The Gurkha’s are military units in the British or the Indian army enlisted in Nepal. Although they meet many of the requirements of Article 47 of Protocol I to the Geneva Conventions defining mercenaries, they are exempt under clauses 47(a)(c)(d)(e)&(f).
Gurkha units are closely associated with the khukuri, a forward-curving Nepalese knife of formidable fighting power. Former Chief of staff of the Indian Army,Field Marshal Sam Manekshaw, once famously said about Gurkhas: “If a man says he is not afraid of dying, he is either lying or is a Gurkha.”
In the Gurkha War (1814–1816) between the Kingdom of Gorkha (Nepal) and the British East India Company the British were impressed by the Gorkhali soldiers which they called Gurkhas.Their war cry was and is to this very day: Jaya Mahakali, Ayo Gorkhali (Glory to Kali, Gorkhas approach)! In the Peace Treaty it was agreed that Gorkhalis could be recruited to serve under contract in the East India Company’s army.
Until this very day recruitment is mainly from Nepali hill tribes such as the Magar, Gurung, Tamang, Rai and Limbu. Gurkhas were thought to be amartial race because they were considered to be naturally warlike and aggressive in battle to possess qualities of courage, loyalty, self sufficiency, physical strength, resilience, orderliness, to be able to work hard for long periods of time and to fight with tenacity and military strength.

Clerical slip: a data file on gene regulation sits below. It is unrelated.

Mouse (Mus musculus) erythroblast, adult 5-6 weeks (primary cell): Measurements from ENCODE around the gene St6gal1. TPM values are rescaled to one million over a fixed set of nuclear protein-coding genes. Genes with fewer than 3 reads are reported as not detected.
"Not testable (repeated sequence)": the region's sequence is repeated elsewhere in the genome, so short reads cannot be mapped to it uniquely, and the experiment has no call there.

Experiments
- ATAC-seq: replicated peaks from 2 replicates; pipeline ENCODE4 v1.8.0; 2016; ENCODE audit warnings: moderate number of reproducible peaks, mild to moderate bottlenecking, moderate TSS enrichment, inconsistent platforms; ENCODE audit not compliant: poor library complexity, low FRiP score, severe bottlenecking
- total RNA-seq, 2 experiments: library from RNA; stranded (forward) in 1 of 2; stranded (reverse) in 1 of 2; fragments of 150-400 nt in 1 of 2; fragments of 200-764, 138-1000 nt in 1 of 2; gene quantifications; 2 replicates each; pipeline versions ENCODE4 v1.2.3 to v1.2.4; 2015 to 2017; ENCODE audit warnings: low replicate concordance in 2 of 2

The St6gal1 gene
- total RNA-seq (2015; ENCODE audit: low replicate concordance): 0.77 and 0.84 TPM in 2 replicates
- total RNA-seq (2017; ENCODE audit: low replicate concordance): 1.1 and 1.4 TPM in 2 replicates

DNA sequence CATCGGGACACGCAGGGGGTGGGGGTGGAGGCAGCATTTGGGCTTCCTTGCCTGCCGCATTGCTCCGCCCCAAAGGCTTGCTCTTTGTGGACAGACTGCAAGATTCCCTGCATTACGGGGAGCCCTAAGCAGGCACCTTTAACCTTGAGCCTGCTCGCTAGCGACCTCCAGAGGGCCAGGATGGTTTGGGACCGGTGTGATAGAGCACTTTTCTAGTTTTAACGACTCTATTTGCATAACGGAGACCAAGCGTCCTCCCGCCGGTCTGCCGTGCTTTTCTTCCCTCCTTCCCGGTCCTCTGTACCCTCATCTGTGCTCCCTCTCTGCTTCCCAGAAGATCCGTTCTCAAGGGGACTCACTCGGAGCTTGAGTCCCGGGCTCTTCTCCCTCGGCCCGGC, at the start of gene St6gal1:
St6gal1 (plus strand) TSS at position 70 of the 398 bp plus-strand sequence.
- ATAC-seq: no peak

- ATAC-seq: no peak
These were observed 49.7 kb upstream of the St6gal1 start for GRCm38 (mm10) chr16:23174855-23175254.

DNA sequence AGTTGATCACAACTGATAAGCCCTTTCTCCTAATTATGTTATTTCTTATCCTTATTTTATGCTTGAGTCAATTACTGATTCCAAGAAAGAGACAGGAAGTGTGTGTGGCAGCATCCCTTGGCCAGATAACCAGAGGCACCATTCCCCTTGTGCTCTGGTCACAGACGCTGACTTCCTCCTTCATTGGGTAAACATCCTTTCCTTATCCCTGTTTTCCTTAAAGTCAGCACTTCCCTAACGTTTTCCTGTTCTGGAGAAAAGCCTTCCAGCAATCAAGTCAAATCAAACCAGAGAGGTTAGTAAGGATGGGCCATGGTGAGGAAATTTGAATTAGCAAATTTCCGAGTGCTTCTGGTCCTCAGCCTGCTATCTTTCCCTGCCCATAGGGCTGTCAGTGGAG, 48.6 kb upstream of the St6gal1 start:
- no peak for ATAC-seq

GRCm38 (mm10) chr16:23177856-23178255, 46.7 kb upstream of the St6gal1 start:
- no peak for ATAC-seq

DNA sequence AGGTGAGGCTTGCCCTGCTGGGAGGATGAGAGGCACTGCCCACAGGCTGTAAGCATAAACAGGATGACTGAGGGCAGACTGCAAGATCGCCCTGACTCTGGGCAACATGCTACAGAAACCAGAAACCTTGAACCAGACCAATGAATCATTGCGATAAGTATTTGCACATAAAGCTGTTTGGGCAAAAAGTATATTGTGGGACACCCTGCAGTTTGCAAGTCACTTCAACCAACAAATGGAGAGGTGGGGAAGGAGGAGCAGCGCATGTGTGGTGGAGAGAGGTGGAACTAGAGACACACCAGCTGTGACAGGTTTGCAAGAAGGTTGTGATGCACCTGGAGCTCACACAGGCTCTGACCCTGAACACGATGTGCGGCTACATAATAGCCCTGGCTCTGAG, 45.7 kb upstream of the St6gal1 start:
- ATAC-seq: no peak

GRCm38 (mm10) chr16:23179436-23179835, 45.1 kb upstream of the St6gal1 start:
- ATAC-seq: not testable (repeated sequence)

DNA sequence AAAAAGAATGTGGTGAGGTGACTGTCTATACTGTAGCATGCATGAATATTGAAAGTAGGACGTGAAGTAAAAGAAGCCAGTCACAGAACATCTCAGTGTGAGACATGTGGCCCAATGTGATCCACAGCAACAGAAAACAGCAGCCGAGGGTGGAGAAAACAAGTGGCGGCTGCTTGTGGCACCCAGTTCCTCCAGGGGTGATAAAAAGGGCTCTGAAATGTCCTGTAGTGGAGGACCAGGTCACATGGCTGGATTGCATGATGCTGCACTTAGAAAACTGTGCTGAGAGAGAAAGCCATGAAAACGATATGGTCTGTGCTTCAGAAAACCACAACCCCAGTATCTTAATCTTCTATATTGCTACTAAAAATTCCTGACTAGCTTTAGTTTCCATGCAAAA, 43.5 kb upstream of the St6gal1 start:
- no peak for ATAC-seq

Professor Sir Ralph Lilley Turner, MC, who served with the 3rd Queen Alexandra’s Own Gurkha Rifles in the First World War, wrote of Gurkha’s:
As I write these last words, my thoughts return to you who were my comrades, the stubborn and indomitable peasants of Nepal. Once more I hear the laughter with which you greeted every hardship. Once more I see you in your bivouacs or about your fires, on forced march or in the trenches, now shivering with wet and cold, now scorched by a pitiless and burning sun. Uncomplaining you endure hunger and thirst and wounds; and at the last your unwavering lines disappear into the smoke and wrath of battle. Bravest of the brave most generous of the generous, never had country more faithful friends than you.
In Malaysia, after the Federation of Malaya became independent from the United Kingdom in August 1957, many Gurkhas became soldiers in the Malayan armed forces, especially in the Royal Ranger Regiment. Others became security guards, mainly in Kuala Lumpur. Nowadays, the gurkha’s service is still exist in Malaysia where they are serving as Elite Security Guards.